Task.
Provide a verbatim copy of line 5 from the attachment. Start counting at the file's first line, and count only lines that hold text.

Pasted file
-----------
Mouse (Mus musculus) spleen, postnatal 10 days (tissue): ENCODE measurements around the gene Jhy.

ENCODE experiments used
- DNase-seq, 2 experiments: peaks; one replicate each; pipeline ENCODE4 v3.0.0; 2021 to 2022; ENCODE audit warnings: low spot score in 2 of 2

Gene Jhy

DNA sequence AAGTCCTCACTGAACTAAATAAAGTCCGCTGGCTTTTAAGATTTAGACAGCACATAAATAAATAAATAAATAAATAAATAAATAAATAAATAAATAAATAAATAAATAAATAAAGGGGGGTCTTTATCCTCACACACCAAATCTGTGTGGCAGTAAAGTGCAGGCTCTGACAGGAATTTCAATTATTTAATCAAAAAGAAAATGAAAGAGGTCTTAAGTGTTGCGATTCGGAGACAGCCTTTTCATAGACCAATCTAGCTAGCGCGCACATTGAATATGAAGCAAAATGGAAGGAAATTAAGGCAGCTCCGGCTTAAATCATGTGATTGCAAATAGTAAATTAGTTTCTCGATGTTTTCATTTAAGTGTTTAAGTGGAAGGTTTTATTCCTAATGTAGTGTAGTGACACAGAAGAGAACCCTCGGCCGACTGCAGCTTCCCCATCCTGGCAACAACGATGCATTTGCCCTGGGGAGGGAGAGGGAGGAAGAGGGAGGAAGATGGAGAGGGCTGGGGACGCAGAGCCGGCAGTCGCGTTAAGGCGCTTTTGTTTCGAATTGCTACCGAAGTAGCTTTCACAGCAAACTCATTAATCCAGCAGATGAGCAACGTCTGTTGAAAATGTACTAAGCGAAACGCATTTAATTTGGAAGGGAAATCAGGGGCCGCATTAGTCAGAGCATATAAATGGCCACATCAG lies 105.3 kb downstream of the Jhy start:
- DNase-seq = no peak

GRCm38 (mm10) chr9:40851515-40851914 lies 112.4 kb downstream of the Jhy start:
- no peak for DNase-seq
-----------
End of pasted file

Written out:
DNA sequence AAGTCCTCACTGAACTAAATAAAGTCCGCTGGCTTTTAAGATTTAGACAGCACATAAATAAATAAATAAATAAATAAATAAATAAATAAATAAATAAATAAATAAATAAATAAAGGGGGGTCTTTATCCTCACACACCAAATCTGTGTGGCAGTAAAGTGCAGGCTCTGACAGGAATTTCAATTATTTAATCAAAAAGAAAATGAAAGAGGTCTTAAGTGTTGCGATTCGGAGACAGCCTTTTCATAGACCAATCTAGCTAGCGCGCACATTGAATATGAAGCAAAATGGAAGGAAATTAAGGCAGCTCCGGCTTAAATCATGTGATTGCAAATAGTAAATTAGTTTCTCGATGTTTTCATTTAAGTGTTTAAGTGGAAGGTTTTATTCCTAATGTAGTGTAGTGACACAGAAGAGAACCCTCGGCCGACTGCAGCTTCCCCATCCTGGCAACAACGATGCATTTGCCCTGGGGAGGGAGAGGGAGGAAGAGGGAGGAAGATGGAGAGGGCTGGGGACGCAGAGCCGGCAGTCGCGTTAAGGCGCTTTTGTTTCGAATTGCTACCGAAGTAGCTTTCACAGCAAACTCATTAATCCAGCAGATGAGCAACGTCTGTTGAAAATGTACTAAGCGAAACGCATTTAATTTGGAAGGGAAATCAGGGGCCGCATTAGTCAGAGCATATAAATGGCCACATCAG lies 105.3 kb downstream of the Jhy start: